Lakes and Passes of the Western Ansel Adams Wilderness, California

Sierra Club Outings Trip # 13145A, Backpack


  • See spectacular High Sierra peaks and passes
  • Swim and fish Basin's two dozen lakes
  • Explore lakes and alpine basins at a reasonable pace, including a planned layover day


  • Group cooking gear and equipment, including bear-safe food storage canisters
  • Great food
  • Campgound before the hike


DatesAug 18–26, 2013
Difficulty2 (out of 5)
StaffRalph Purdy

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Trip Overview

The Trip

One of the western Ansel Adams Wilderness' highlights is the granite crest along its northwestern border. This miles-long crest includes Sing, Gale, Triple Divide, Post and Isberg Peaks, and several passes -- all with spectacular views north to Yosemite and east to the Minarets, Mt. Banner, and Mt. Ritter. There are approximately two dozen lakes to the south and west, all along the length of this crest. This area, called the Granite Creek Lakes Basin, is where our trip takes place. Forested mountains, streams, meadows, and, finally, Fernandez and Granite creeks and Clover Meadow -- the entry points into this beautiful wilderness -- lie farther to the south.

We'll travel about six miles from our Clover Meadow trailhead to Vandeburg Lake on the first day. Vandeburg Lake is about 1,000 feet higher than our trailhead, but with all the ups and downs, we gain about 1,800 feet. Interestingly, all of the lakes we camp at are at or near timberline, giving us views of nearby peaks to the northwest and distant vistas across the Granite Creek Lakes Basin to the east and south. The next day, we'll go the short distance to Staniford Lake. We’ll take a side trip to have lunch at Lady Lake on the way and set up camp in the early afternoon. This will give us several options: Some will want to explore beautiful Chittenden Lake and other nearby lakes such as Shirley and Lillian Lake. Here, you can fish, swim, or take photographs. The third day, we'll travel to Anne Lake, where we will have a layover day. At 9,504 feet, Anne Lake provides excellent camping in a wonderful alpine environment. We found that fishing in Anne Lake yields 8- to 10-inch rainbow trout. Trip participants can choose to fish nearby Rutherford Lake (we caught 12-inchers there), or hike to Fernandez Pass for spectacular views and, perhaps, down the west side to Breeze Lake for swimming and fishing. A group may go cross-country to Walton lake and climb Triple Divide Peak. We'll then take two days to get to Lower Isberg Lake. On the first of these days (day five) we plan to camp off-trail, near a spring about one and a half miles south of Post Peak Pass. However, a cross-country hop to the Post Lakes is also an option.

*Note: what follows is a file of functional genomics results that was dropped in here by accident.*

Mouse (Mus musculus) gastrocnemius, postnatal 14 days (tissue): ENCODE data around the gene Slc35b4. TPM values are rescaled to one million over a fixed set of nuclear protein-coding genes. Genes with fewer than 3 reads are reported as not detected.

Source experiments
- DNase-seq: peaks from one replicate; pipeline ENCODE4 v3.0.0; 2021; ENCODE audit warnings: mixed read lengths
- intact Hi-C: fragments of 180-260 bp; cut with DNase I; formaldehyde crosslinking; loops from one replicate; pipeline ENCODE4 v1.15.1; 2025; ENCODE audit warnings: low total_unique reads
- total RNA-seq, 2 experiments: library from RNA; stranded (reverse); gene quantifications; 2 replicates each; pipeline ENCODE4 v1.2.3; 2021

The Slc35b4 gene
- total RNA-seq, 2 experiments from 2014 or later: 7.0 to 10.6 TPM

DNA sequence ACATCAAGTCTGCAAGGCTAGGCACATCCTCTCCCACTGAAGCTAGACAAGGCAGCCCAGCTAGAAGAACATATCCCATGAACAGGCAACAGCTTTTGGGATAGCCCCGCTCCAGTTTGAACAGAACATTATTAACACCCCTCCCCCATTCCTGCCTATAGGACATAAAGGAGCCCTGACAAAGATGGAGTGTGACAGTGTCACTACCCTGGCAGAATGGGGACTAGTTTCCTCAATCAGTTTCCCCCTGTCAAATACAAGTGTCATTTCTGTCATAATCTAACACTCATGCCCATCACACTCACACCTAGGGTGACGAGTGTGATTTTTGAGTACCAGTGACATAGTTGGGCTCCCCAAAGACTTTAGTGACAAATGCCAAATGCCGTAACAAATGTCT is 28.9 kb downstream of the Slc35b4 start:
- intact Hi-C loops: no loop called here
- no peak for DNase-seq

The next day we'll have some breathtaking views as we go over Post Peak and Isberg Passes on our way to camp at Lower Isberg Lake. This lake, in a huge granite basin above timberline, can be seen easily from Isberg Pass. After a rigorous climb over two passes, Isberg Lake provides a welcome swim and the opportunity to catch golden trout. Our last camp will be at the westernmost of the three Cora Lakes, chosen because of the views it offers and because we can find good campsites located a half-mile away from the trail, which is the major entry and exit for this part of the Ansel Adams Wilderness. We then leave this beautiful wilderness by hiking to Granite Creek campground, where we will shuttle back to Clover Meadow.


Day 1: Meet at the Clover Meadow Campground (7,032 ft) for supper and orientation. Please plan to arrive in camp no later than 5 p.m.

Day 2: Shuttle some cars to the Isberg trailhead near Granite Creek Campground. Then return to Clover Meadow and hike to Vandeburg Lake (8,655).

Day 3: Visit Lady Lake on the way to Staniford Lake (8,711).

Day 4: Hike to Anne Lake (9,504).

Day 5: Layover at Anne Lake.  Swim, fish, explore Rutherford  Lake or climb Triple Divide Peak.

Day 6: Climb to 1.5 miles south of Post Peak Pass and camp near a stream (9,634).

Day 7: Cross both Post Peak and Isberg Passes and camp at lower Isberg Lake (9,830).

Day 8: Descend to the westernmost Cora Lake (8,400).

Day 9: Exit the Ansel Adams Wilderness at the Granite Creek Campground (6,996).



Getting There

Our trailhead is the Clover Meadow campground, located on the west side of the Sierra Nevada, about 100 miles from Fresno, California; 250 miles from the San Francisco area; and 320 miles from Los Angeles.  Everyone should arrive at the Clover Meadow campground no later than 5:00 p.m. on Sunday, August 18th, the first official day of the trip. We'll provide supper and give an orientation to the trip.  We camp there overnight and leave on Monday morning, August 19th. We'll need to shuttle some cars over to the Granite Creek campground so we can get back to Clover Meadow when we come out of the wilderness on August 26th. The trip leaders will send detailed information later on the location of the campground and routes to the trailhead. About one month before the trip, we will send out a trip roster to help facilitate carpooling arrangements.

Accommodations and Food

All participants will arrive at the trailhead camp with their backpacks and personal gear, which should weigh no more than 25 pounds.  The trip leaders will bring commissary, which includes all meals, cooking utensils, pots, stoves and fuel. These will be divided among all of us on the trip, adding about 15 pounds to each person’s pack at the beginning of the trip.